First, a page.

Their problem? They have very bad Theology. In so many words, they tell Job, “Do you know why bad things happened to you? Because you must have done something bad too. You’re being punished by God.”
These three pals have many modern counterparts. They like judging people after disasters happen. You read these horrible posts on Facebook. After an earthquake, or volcanic eruption, or tsunami, these religious people will say, “God is punishing us because we have become too sinful.”
But wait a minute. Didn’t bad and good people die in those disasters?
One day, a Nun rides a bus. When she sits down, she notices that the guy sitting in front of her reeks of alcohol. And she sighs, “Why do people destroy their life through drink?”
A man looks up from the newspaper he is reading, smiles at her, and asks, “Do tell me. What causes hypertension?”
She says sharply, “Alcohol.”
“Oh, I see,” he says. He continues to read. After a few seconds, he looks at her again and asks, “How about arthritis?”
The Nun says, with gravity in her voice, “Drinking too much alcohol will definitely cause arthritis.”
“Wow,” the man says, shaking his head. He goes back to reading.
A few moments later, he asks her again, “How about tiredness and body fatigue?”
The Sister says, “Oh, prolonged consumption of alcohol does that to the body.”
“Oh, I see…” the man says.
Inwardly, the Nun is pleased. Perhaps she gets through to him.
She asks, “Sir, do you have all of those symptoms?”
The man shakes his head. “Heck, no…” he says.
He then shows her the newspaper he is reading and says, “But this article says the Pope has hypertension, arthritis, and gets tired easily. The Pope must have a drinking problem, eh?”
Accept It: Life Is Unfair
Do you want to understand the Bible? When you read it, you can’t just pick out one verse and say, “This is the entire truth.” This is the main reason we have religious people that do crazy things in the name of God. You need to let Scripture interpret Scripture. You need to read the entire Bible.
Let me give you an example. There are 73 books in the entire Catholic Bible— of them are Wisdom Books: Psalms, Song of Songs, Proverbs, Ecclesiastes, Job, Wisdom, Sirach, and Baruch. And these books emphasize different sides of the truth.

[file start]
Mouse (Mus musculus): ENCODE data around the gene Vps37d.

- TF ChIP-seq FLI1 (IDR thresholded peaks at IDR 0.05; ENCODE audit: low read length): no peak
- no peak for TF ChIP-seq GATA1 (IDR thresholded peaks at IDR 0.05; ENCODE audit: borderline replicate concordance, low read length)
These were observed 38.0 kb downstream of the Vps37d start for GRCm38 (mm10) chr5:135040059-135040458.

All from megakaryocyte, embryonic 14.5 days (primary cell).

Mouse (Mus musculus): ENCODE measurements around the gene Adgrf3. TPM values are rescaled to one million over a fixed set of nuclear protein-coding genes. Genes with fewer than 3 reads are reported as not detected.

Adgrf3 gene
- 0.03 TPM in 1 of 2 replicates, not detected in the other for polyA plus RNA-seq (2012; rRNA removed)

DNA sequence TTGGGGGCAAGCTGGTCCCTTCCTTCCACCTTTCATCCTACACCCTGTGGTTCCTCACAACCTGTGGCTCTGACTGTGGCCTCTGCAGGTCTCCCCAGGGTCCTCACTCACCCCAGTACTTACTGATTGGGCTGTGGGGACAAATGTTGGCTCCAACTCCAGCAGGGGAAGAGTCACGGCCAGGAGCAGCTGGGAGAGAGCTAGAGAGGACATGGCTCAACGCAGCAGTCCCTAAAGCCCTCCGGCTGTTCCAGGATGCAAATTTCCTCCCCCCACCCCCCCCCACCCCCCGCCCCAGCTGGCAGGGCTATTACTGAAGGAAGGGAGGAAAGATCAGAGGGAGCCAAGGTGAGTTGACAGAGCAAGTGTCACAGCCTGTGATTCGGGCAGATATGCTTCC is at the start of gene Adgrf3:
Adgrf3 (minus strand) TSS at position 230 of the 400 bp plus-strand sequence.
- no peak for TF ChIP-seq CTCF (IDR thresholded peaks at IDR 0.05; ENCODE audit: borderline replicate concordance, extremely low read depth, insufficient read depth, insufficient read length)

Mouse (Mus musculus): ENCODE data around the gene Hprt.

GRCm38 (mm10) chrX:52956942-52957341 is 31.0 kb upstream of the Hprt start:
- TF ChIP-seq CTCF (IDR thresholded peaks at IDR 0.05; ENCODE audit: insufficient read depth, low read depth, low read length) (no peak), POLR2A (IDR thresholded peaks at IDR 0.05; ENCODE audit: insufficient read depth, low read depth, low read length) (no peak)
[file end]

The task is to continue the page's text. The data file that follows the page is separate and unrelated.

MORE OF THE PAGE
Example? Proverbs and Job.
The core message of Proverbs is, “Good things happen to good people, and bad things happen to bad people.” It’s black and white. Let me give you two examples:
Be honest and you will be safe. If you are dishonest, you will suddenly fall. (Proverbs 28:18 GNT)
The curse of God is on the wicked, but his blessing is on the upright. (Proverbs 3:33 TLB)
I love the Book of Proverbs because it’s clear, simple, and yes, black and white. And that’s why it’s powerful.
And this is the paradigm of the three friends of Job.
But the Book of Job is emphasizing another dimension of reality. In a world of black and white, the author of Job introduces grey: A very good guy experiences the worst disasters imaginable—sickness, death, and poverty.
The Book of Proverbs says, “Obey God and get blessed; Disobey God and get cursed.” But Job nuances this statement and says, “Most of the time when you obey God, you get blessed. But sometimes, you get trials to purify, shape, transform, deepen, and strengthen you….”
Proverbs preaches, “Life is just because God is just.”
Job preaches, “Sometimes, life is unfair. But God is still just.”
Just look around you—and you’ll agree with him. Bad things do happen to good people.
I repeat: Life is unfair. The earlier you embrace this truth, the better for you to navigate life on this Planet. But even if life is unfair, we believe that God is still just.
God is inviting you: “Focus on my character, not on your condition.”
Your condition may be screaming, “God has abandoned you.”
But God’s character is whispering, “I’m here beside you. I will never leave you. I will see you through this. You will win.”
So continue to praise God, even if things aren’t going your way.
May your dreams come true,